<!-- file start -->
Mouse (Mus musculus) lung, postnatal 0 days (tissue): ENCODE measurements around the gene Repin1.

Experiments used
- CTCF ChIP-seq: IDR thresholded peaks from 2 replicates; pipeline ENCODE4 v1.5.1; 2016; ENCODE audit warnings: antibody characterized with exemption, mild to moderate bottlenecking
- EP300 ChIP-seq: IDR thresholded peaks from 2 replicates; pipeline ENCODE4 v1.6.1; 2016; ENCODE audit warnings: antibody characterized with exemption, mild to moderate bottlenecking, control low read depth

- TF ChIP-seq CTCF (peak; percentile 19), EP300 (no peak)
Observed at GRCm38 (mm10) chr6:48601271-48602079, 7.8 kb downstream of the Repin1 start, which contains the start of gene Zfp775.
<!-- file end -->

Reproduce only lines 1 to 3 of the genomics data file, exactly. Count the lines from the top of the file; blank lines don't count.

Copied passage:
Mouse (Mus musculus) lung, postnatal 0 days (tissue): ENCODE measurements around the gene Repin1.

Experiments used
- CTCF ChIP-seq: IDR thresholded peaks from 2 replicates; pipeline ENCODE4 v1.5.1; 2016; ENCODE audit warnings: antibody characterized with exemption, mild to moderate bottlenecking